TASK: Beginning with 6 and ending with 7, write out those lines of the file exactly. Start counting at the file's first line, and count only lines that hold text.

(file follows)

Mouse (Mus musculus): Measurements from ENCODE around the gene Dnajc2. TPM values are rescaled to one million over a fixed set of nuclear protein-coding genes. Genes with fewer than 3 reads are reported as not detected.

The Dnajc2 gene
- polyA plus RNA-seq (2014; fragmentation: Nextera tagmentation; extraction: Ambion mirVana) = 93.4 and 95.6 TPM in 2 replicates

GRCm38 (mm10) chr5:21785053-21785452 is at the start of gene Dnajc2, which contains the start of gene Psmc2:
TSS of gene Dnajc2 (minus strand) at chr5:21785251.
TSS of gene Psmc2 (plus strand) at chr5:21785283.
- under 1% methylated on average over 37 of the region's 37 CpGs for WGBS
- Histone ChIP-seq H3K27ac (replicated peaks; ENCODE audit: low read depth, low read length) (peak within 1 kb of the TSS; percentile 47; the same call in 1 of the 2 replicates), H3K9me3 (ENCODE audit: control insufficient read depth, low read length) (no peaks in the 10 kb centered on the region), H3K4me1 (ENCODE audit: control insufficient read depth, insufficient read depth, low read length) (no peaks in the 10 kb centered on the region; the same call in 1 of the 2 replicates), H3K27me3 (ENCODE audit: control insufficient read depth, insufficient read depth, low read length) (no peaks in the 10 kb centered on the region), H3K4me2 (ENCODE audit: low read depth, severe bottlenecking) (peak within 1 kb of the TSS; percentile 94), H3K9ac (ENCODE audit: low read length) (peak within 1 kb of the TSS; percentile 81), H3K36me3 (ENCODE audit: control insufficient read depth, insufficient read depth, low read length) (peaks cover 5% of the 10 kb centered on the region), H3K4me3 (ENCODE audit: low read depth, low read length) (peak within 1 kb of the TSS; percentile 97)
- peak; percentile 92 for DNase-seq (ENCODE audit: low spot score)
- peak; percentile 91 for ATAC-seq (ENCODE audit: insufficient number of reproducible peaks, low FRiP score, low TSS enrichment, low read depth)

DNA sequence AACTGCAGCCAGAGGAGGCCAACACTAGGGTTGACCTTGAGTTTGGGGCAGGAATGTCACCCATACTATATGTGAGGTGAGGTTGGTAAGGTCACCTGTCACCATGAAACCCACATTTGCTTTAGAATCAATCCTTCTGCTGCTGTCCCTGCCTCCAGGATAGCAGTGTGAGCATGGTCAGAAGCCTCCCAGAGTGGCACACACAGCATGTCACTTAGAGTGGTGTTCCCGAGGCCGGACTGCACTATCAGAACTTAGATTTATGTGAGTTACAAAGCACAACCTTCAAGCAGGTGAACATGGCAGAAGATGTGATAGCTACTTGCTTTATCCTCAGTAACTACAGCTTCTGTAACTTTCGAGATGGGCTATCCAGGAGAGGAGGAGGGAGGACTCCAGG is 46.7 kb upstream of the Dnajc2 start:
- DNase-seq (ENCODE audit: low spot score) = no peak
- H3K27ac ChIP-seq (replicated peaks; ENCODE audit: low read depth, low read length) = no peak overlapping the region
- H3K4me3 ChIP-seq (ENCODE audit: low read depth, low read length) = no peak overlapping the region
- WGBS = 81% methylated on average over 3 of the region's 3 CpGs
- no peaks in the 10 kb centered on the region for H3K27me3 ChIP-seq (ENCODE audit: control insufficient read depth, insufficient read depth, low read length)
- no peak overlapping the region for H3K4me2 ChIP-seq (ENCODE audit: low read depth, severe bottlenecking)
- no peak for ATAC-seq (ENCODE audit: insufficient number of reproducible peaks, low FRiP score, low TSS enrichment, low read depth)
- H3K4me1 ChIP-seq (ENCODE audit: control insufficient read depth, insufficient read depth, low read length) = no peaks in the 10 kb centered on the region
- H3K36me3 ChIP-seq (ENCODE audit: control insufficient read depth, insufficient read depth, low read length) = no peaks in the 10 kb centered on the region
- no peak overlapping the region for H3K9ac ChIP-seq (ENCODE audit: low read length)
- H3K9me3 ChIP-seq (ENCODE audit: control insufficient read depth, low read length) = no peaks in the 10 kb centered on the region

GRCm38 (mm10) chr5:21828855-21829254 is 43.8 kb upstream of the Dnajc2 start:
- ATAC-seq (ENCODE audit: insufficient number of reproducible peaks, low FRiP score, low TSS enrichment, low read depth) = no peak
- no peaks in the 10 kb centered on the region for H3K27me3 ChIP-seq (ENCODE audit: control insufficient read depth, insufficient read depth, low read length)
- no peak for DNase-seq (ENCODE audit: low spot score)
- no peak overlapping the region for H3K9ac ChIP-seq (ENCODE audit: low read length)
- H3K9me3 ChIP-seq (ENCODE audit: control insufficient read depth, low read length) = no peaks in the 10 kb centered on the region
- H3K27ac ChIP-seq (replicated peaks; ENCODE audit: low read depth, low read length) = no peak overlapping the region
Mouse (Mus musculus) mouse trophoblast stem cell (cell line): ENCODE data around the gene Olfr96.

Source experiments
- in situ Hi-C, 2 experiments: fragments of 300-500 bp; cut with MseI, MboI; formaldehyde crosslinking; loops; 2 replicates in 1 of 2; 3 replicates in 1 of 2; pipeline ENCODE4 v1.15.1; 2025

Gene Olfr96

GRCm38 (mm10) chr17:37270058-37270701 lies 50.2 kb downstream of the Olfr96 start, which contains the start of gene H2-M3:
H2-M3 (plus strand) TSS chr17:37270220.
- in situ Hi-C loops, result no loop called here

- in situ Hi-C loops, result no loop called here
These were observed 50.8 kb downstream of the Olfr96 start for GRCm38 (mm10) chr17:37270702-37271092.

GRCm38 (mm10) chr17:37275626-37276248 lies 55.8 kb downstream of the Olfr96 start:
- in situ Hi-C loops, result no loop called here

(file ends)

TSS of gene Psmc2 (plus strand) at chr5:21785283.
- under 1% methylated on average over 37 of the region's 37 CpGs for WGBS